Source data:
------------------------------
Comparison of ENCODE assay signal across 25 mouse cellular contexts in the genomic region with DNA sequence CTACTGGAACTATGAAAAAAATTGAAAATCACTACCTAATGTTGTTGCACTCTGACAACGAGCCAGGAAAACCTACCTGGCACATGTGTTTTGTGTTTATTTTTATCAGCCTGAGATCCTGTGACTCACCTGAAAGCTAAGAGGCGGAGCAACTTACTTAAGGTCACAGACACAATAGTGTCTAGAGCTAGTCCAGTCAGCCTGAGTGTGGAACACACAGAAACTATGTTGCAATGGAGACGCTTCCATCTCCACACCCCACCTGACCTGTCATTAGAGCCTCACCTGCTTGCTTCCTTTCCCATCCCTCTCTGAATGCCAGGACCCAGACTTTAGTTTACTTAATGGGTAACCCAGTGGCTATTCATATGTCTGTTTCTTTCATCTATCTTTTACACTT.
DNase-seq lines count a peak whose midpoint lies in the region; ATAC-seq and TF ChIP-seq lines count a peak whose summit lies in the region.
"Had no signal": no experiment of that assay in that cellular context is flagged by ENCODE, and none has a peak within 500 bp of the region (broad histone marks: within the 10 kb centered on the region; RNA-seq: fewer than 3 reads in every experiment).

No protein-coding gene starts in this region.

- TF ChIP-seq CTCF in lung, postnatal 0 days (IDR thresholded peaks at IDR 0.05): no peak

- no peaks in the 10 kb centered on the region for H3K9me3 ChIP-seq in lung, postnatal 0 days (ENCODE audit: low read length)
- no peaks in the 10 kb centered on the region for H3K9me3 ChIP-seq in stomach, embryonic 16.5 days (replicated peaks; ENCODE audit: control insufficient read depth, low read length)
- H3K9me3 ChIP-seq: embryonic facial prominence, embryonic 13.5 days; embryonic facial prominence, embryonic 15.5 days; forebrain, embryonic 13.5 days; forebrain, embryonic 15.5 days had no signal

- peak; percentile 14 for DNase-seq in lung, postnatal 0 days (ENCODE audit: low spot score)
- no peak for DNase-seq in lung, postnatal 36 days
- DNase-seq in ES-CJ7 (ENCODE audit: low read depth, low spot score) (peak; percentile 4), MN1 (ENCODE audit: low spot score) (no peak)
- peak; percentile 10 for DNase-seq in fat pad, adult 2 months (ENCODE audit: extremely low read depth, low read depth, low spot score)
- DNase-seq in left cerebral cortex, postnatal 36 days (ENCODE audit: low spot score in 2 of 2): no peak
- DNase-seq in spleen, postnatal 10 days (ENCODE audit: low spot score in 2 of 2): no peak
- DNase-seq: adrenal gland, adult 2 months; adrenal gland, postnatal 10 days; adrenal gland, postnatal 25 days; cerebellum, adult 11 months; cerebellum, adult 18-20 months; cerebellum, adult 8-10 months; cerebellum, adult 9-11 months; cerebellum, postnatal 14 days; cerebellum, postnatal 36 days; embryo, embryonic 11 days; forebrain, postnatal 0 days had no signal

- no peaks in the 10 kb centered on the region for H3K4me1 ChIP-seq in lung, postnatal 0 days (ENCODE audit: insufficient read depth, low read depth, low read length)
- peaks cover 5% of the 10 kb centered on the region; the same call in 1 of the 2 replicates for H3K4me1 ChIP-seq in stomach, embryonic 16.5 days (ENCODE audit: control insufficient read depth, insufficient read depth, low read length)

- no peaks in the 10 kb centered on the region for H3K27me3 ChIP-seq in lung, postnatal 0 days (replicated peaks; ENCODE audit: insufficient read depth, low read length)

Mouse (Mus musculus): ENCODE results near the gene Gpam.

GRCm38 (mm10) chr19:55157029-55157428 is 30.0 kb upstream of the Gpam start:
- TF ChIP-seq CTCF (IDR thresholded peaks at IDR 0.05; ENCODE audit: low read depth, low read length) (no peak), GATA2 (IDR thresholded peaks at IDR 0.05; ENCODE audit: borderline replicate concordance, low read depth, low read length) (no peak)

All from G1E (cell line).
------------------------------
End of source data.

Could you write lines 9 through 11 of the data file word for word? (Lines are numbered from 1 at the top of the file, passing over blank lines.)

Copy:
- peak; percentile 14 for DNase-seq in lung, postnatal 0 days (ENCODE audit: low spot score)
- no peak for DNase-seq in lung, postnatal 36 days
- DNase-seq in ES-CJ7 (ENCODE audit: low read depth, low spot score) (peak; percentile 4), MN1 (ENCODE audit: low spot score) (no peak)